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An extremely durable cello available at a budget price. This instrument is especially suited for the beginning...
Available in 4, 5 or 6 string models, these breathtaking cellos designed by Ned Steinberger are able to...
Originated from the Italian word “violoncello” meaning “little big violone,” the modern cello is played as a solo instrument in chamber music, provides the bass voice of a string quartet, and is also a component of a standard symphony orchestra. It is a member of the violin family along with the violin and viola and in a symphony orchestra is second only to the double bass in size. Comprised of four strings tuned to perfect fifths, the cello possesses the same intervals as the viola but is set an octave lower. The instrument is said to be the closest sounding instrument to the male voice.
Europe traditionally had two types of stringed instruments known by the Italians as the lira da braccio and the lira da gamba. The lira da braccio was held in the arms while the lira da gambas are held between the knees. In 1660s Bologna, it was discovered that wire-wound string gave a finer bass sound than was being produced by the bass stringed instruments of the age. Out of this discovery was born an instrument whose clearer, lighter sound was preferable for solo performances. This new instrument was better adept to intricate and virtuosic playing, however, its lighter tone deemed it unusable in church unless doubled by basses or violins. The instrument grew in popularity throughout Europe in the 1700s thanks to Italian players although the French persisted to use the bass violin for several more decades. During the Baroque era, cellos were still held between the legs while playing. In the 1830s, Belgian cellist August Adrien Servais introduced the endpin which supports the instrument on the floor and also transmits the sound through the ground.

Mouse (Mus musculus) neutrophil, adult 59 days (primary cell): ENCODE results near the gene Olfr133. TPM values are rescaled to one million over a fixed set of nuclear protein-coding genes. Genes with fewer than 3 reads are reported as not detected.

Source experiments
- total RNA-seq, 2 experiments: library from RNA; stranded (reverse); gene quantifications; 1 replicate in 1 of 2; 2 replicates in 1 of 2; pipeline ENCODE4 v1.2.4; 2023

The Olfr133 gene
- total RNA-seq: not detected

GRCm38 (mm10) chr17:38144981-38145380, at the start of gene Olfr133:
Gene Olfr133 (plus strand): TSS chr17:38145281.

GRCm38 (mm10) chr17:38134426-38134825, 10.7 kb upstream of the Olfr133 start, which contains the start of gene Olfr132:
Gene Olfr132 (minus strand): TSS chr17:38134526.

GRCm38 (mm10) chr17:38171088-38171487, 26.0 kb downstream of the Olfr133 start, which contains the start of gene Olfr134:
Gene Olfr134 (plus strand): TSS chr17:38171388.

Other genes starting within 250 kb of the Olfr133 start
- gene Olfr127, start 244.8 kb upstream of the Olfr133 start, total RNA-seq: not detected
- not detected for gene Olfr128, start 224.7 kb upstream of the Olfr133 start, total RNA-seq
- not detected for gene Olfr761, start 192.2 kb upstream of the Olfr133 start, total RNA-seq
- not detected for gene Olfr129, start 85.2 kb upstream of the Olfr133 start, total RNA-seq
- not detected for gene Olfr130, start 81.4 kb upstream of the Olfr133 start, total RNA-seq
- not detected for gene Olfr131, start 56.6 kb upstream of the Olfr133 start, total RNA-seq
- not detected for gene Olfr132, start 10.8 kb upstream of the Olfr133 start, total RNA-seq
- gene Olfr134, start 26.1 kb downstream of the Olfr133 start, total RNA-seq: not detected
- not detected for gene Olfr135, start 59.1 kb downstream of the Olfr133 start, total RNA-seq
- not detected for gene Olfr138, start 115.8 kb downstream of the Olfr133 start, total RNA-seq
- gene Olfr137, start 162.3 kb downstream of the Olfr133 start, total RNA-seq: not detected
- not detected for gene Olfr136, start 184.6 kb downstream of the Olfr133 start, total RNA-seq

If you are in the market for a cello as a student or a professional, there are more options than ever to suit your specific needs. Beyond the classical, wooden cellos, there are electric models as well as lightweight compact cellos for eased transport. Whether preparing for the Chicago Symphony Orchestra, taking beginning band lessons at school, or attempting to start a non-traditional cello music group, there are a plentitude of options suited for your budget and needs.
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